Source: International Food Policy Research Institute (IFPRI)
Date: Nov 2009
Assessing impacts of public investments has long captured the interest and attention of the development community. This paper presents the evolution of different methods and approaches used for ex ante appraisal, monitoring, project evaluation, and impact assessment over the last five decades. Among these tools, impact assessment (IA) conducted retrospectively comes closest to providing the proof of development effectiveness. It is defined as the systematic analysis of the significant or lasting changes in people’s lives brought about by a given action or series of actions in relation to a counterfactual.
There are three basic types of retrospective IAs: macro-level IAs that focus on the contribution of developmental efforts to an impact goal aggregated at a sector or a system level; micro-level impact evaluations (IEs) concerned with estimating the average effect of an intervention on outcomes at the beneficiary level; and micro-level ex post impact analysis concerned with total effects of a development effort after the outputs are scaled-up. Ex post IAs have evolved and expanded over the decades in both breadth and depth of analysis in response to evolving development themes and methodological advancements. The increased emphasis on learning from evaluations has also seen responses from both quantitative and qualitative camps of the evaluation community.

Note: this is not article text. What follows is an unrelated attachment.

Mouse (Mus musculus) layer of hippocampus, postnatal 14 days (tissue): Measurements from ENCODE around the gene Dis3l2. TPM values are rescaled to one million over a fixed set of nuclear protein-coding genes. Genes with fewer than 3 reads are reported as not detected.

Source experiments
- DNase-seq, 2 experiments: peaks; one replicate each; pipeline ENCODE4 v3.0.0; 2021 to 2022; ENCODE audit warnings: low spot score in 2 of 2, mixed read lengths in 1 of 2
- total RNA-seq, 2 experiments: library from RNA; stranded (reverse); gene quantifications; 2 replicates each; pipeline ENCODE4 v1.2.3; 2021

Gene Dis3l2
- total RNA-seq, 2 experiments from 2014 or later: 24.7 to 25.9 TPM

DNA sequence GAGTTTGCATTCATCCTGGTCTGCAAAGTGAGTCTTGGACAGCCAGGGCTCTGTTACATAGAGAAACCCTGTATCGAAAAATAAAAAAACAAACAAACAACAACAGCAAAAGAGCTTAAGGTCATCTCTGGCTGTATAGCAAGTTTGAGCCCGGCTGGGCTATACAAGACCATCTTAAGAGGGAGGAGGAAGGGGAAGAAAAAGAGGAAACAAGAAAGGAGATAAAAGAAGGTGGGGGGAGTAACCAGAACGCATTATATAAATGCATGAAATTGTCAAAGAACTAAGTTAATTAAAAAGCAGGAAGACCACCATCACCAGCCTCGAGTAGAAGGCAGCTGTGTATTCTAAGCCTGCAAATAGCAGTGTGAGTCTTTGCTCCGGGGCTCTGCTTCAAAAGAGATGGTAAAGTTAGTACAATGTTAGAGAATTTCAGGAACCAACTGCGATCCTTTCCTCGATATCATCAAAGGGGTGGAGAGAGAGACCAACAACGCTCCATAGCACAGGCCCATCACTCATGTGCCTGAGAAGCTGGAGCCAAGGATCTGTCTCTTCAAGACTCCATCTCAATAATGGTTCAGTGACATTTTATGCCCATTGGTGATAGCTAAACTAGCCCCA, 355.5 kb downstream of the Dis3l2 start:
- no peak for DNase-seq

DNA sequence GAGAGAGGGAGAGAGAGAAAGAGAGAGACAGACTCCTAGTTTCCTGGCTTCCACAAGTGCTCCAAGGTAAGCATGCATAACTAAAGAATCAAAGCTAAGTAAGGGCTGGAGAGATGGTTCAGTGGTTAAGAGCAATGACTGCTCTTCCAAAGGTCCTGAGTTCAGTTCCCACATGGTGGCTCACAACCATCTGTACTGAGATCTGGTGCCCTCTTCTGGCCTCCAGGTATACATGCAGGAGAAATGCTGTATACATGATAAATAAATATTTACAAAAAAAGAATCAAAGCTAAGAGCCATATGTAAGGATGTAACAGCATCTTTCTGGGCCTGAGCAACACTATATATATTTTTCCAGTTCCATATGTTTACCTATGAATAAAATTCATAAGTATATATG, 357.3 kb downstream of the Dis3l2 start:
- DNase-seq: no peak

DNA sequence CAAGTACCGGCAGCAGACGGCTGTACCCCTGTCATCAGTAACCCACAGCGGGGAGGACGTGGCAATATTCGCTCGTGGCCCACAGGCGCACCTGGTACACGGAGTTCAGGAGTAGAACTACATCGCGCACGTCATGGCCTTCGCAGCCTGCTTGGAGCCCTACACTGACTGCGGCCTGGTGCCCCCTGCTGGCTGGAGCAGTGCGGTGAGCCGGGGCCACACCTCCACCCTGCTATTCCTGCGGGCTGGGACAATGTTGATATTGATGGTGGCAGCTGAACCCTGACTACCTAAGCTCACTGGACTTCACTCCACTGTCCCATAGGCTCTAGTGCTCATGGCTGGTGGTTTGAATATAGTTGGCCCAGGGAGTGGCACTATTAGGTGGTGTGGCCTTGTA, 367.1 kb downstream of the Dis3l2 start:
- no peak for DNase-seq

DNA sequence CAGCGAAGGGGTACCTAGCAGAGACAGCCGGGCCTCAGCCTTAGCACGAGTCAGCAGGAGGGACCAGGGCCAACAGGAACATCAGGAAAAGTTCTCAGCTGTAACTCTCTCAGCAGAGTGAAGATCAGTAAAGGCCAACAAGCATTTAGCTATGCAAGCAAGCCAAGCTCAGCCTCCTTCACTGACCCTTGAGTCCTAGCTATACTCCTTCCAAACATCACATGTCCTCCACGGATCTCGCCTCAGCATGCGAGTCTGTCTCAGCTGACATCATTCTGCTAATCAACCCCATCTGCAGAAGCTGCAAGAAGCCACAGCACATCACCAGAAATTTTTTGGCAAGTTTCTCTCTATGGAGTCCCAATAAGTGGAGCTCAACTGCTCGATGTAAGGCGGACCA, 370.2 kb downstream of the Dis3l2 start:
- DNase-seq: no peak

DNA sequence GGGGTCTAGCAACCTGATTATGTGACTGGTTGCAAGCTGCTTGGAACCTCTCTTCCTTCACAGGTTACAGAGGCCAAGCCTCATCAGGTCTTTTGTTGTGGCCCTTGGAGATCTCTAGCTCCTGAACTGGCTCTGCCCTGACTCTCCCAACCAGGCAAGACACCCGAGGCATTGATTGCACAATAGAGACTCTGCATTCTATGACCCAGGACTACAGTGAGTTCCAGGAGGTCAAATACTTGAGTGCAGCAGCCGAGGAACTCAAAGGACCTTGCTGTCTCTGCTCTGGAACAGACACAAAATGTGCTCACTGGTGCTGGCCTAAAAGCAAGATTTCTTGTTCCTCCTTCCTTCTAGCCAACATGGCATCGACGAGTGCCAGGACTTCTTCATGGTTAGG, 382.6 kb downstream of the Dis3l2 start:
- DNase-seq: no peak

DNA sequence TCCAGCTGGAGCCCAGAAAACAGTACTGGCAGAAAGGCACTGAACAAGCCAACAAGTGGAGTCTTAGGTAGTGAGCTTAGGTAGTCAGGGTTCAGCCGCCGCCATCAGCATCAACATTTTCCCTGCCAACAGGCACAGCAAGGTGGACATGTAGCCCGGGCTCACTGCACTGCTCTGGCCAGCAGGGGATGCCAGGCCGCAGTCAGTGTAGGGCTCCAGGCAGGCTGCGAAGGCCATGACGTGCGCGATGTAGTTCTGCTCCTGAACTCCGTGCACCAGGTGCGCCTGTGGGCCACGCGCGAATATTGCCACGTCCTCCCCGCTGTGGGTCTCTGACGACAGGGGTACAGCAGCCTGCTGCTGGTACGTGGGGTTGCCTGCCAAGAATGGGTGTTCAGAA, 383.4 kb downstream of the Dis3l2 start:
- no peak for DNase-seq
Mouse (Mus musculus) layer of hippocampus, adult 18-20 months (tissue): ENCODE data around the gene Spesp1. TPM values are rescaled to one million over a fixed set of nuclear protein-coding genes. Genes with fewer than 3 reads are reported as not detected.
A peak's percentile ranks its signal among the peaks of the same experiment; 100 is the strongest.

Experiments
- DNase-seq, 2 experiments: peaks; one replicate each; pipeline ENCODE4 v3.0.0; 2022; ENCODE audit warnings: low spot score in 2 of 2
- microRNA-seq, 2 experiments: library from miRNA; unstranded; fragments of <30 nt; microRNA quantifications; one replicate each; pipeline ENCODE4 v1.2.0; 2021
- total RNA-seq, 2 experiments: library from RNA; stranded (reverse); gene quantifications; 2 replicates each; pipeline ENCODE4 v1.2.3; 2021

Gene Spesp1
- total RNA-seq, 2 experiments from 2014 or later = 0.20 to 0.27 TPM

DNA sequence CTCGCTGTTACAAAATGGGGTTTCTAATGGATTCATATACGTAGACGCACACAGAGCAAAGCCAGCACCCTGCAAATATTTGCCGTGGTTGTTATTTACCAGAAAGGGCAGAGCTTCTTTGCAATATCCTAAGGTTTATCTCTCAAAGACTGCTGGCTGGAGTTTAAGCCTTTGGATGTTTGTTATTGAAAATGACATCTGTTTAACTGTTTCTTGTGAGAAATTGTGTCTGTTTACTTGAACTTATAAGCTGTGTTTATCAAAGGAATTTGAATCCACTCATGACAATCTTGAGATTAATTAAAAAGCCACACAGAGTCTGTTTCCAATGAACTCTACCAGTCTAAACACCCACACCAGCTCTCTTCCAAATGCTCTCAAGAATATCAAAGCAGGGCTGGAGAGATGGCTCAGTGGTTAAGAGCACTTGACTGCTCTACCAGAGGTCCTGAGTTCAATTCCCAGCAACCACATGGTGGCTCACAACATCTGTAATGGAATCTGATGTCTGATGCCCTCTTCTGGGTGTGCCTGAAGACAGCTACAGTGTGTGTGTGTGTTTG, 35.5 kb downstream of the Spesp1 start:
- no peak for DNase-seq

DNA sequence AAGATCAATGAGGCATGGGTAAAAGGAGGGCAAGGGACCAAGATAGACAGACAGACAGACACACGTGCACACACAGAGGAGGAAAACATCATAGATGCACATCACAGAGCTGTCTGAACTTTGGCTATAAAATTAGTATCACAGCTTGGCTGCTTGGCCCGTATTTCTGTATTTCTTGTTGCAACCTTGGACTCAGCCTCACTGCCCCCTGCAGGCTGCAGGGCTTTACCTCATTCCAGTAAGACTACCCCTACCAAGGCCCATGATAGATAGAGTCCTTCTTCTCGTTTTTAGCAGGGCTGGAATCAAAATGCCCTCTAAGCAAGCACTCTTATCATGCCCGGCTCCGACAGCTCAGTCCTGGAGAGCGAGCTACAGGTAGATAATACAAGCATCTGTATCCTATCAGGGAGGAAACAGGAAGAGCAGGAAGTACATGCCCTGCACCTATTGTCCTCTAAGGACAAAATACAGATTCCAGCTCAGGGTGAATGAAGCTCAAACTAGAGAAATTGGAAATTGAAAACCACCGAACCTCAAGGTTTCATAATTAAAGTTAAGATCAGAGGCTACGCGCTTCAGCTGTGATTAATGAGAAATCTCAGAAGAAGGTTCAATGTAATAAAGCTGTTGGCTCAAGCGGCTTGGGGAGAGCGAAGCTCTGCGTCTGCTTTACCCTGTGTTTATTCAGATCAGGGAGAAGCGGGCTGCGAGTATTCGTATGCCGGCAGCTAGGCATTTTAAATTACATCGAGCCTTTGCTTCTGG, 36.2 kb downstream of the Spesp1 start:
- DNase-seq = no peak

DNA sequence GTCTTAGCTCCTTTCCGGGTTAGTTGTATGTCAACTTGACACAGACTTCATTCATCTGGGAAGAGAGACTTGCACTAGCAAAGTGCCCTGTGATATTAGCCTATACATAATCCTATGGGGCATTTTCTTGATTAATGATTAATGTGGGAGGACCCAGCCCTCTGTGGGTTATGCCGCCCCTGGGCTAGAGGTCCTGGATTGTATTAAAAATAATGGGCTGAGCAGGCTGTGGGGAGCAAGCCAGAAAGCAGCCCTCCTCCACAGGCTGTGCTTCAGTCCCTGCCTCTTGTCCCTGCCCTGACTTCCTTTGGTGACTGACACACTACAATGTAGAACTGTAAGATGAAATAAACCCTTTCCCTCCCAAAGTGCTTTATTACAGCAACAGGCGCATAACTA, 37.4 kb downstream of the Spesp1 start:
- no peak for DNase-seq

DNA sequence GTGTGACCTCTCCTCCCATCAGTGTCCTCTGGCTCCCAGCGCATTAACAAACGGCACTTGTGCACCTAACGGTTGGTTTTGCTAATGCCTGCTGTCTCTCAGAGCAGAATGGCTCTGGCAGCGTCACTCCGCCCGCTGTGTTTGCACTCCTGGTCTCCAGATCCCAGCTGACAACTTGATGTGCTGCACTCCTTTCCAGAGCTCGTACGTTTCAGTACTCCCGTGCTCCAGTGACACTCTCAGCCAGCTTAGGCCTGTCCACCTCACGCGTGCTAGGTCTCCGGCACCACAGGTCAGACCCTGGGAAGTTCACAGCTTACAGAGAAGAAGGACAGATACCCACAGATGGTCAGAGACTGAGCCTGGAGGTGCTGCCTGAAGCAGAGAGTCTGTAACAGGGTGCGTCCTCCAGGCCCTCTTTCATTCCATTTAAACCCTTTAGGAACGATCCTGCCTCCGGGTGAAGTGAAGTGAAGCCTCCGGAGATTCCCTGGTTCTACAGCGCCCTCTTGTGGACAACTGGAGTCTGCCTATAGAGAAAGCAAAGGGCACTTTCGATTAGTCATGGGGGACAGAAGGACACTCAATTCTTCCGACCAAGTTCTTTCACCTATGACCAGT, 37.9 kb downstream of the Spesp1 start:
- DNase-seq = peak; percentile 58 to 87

The paper argues that generation of robust knowledge that feeds into making developmental policies and investment decisions requires a hierarchical and cumulative approach to “improving the proof” through rigorous and a variety of impact assessment methods applied incrementally at the project, program and system level. Subjecting as many development interventions as resources allow to rigorous impact assessment based on a common framework can help build a critical body of evidence on impacts of development interventions, which can then be subjected to meta-analyses to help assimilate results across different studies and build a knowledge base on what works and what does not.